Take the 2-minute tour ×
Server Fault is a question and answer site for system and network administrators. It's 100% free, no registration required.

I've just come across this network diagram:

http://computer.howstuffworks.com/router1.htm

And I am thinking if it can be done with a typical home router. Normally for home router, when we plug a computer to one of its ports it will be DHCP-assigned a private IP like 192.168.0.2/24.

If I buy two switches and try to set up like the diagram. Will computers plugged into different switches still be in the same network? I think the router's DHCP will assume they should still be in the same network and assign each computer a 192.168.0.x/24 IP address, but this is not what I want.

I would like them to be in different networks. That is, computers plugged into the switch A will be in the 192.168.0.0/24 network A and computers in switch B will be in the 192.168.1.0/24 network B.

One more question, with this setup, can the computers in network A communicate with computers in network B and vice versa? In particular, do you think computers in different networks can still see each other in the Network Neighborhood on Windows?

Note: I have a spare home router and I am thinking if it can be used in my small office.

share|improve this question

closed as off-topic by joeqwerty, sciurus, EEAA, Grant, Ryan Bolger Jan 28 at 5:51

This question appears to be off-topic. The users who voted to close gave this specific reason:

  • "Questions must be relevant to professional system administration. Server Fault is dedicated to professional system and network administrators. End user and enthusiast questions are off-topic (contact your system administrator or hire a professional to help you out). Please see the Help Center for more information." – joeqwerty, sciurus, EEAA, Grant, Ryan Bolger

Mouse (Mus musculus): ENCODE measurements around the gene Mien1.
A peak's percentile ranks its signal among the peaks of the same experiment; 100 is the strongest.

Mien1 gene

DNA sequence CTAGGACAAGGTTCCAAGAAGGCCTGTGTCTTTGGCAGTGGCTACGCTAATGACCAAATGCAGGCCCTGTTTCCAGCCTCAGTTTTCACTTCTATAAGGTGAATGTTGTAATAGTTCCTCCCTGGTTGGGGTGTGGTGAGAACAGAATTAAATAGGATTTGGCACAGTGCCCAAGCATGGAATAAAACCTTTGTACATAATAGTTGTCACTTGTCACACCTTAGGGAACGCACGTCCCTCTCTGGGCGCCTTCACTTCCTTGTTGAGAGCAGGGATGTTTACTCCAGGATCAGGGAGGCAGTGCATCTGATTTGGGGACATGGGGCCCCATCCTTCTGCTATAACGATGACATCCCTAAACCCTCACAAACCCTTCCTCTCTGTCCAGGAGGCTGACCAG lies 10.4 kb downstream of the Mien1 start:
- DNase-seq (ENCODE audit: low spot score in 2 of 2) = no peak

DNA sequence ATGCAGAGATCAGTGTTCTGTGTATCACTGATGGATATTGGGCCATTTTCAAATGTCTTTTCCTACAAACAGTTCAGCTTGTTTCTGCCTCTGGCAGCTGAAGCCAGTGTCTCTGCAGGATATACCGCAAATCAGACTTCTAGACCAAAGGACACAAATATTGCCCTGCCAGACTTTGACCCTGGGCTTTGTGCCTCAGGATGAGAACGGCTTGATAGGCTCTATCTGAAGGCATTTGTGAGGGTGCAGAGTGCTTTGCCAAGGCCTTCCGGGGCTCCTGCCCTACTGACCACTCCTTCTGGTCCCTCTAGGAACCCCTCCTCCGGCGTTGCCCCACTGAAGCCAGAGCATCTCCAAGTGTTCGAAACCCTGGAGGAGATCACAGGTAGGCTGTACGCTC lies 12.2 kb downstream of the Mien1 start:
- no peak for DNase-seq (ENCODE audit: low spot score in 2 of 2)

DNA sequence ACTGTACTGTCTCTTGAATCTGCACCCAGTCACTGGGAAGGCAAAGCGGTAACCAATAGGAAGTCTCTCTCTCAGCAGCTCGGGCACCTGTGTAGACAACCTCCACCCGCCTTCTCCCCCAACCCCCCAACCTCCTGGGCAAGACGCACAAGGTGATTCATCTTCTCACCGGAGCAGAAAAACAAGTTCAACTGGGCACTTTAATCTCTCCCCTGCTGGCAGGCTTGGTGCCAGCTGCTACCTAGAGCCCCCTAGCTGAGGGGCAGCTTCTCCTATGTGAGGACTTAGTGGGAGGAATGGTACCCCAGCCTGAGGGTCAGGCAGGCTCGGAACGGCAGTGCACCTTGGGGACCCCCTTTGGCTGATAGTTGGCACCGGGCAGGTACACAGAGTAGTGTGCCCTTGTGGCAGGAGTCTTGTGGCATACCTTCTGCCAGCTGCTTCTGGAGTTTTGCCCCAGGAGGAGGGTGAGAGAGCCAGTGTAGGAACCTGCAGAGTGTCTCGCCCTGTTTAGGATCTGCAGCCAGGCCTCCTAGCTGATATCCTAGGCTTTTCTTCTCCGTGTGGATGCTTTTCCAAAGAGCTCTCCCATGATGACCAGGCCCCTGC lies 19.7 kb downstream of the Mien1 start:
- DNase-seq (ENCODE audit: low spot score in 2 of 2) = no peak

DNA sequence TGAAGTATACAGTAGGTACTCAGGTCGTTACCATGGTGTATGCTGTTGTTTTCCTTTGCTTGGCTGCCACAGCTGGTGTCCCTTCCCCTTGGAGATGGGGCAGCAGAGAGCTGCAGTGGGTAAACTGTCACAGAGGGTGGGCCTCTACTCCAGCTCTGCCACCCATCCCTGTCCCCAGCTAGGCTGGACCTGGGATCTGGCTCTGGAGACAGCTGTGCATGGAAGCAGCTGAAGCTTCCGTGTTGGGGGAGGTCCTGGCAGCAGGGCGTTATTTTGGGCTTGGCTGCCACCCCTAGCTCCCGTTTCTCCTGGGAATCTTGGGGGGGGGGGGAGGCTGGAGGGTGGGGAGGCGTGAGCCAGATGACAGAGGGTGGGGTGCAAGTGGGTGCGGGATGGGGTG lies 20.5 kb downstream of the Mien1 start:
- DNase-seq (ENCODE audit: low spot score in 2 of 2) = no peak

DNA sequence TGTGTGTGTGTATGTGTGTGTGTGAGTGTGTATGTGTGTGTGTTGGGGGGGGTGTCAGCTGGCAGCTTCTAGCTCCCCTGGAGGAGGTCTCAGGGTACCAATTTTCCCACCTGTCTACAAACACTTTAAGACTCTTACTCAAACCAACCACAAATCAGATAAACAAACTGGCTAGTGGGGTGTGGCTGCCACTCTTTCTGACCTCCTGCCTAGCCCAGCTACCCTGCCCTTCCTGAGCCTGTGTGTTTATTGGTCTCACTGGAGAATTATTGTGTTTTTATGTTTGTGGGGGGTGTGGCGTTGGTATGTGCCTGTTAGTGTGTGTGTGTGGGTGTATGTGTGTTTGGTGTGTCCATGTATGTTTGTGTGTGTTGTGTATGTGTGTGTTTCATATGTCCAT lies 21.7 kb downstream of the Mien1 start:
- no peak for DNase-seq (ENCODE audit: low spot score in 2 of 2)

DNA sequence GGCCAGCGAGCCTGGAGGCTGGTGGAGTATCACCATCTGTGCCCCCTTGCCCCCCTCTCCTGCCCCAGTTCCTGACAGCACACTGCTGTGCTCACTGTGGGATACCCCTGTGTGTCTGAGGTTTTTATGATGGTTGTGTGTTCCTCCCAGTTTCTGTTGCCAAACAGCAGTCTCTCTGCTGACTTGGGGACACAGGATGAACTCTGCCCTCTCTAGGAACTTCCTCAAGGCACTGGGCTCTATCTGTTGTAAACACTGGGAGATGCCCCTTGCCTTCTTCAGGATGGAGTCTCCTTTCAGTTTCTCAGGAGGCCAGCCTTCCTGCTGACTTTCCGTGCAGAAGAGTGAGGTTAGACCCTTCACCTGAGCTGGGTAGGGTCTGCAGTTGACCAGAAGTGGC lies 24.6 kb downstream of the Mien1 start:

If this question can be reworded to fit the rules in the help center, please edit the question.

    
What is a "home router"? Can a car drive on diesel? Depends on model. Yes, there are home routers that can do that. Most likely yours not. –  TomTom Jan 28 at 6:55
    
I don't know of any major brand router software that can do this level of network separation. Closest I can think of is the "guest wifi network" some have now. I would look into getting a small form factor system running pfsense - pfsense.org - You need NICs for your networks, otherwise as low end a system as you can get would suffice. –  Gomibushi Jan 28 at 8:21

1 Answer 1

I don't know of a home router that can do this, but there exists equipment that can.

You are free to setup two different networks like this. Then you get them to talk to each other by putting a router in between. This router could be a specially configured Linux machine or it could be something you buy off the shelf. After the physical connections are made you'll need to configure the router for the different networks. Whether the router acts as the DHCP server for either or both segments is an implementation detail.

These two networks would be separate, so I would guess that the Network Neighborhoods would be separate too. That being said, I'm not a Windows admin.

share|improve this answer

Not the answer you're looking for? Browse other questions tagged or ask your own question.